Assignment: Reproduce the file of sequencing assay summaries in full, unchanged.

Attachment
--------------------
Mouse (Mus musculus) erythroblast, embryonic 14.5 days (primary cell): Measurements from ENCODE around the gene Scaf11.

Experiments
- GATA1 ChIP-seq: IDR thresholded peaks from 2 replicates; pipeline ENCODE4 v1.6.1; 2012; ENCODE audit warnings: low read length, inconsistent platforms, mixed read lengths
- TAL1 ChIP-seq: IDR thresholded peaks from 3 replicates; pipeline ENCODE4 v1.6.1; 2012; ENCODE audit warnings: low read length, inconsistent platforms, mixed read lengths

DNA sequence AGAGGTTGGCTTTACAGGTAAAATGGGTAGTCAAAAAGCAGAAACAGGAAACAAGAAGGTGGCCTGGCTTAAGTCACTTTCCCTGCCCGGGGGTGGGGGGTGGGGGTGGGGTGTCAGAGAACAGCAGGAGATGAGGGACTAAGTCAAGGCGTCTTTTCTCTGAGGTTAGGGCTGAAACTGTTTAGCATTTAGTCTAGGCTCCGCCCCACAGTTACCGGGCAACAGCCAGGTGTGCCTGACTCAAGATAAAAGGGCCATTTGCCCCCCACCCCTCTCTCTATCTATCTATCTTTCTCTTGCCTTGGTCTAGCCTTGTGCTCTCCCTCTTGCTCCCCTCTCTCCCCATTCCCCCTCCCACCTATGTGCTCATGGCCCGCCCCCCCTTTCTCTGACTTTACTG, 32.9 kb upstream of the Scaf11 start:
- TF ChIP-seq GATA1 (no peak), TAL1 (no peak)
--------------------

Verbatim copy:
Mouse (Mus musculus) erythroblast, embryonic 14.5 days (primary cell): Measurements from ENCODE around the gene Scaf11.

Experiments
- GATA1 ChIP-seq: IDR thresholded peaks from 2 replicates; pipeline ENCODE4 v1.6.1; 2012; ENCODE audit warnings: low read length, inconsistent platforms, mixed read lengths
- TAL1 ChIP-seq: IDR thresholded peaks from 3 replicates; pipeline ENCODE4 v1.6.1; 2012; ENCODE audit warnings: low read length, inconsistent platforms, mixed read lengths

DNA sequence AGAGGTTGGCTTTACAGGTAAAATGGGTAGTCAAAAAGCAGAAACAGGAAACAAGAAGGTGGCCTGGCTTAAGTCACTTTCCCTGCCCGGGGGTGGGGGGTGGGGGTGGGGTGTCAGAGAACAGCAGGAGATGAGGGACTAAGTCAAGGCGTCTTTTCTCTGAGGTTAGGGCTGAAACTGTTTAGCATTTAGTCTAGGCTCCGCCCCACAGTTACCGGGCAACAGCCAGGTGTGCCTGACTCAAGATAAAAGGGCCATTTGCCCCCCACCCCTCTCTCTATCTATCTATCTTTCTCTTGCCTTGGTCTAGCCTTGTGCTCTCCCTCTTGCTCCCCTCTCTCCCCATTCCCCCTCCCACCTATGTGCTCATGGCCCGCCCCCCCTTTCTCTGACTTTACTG, 32.9 kb upstream of the Scaf11 start:
- TF ChIP-seq GATA1 (no peak), TAL1 (no peak)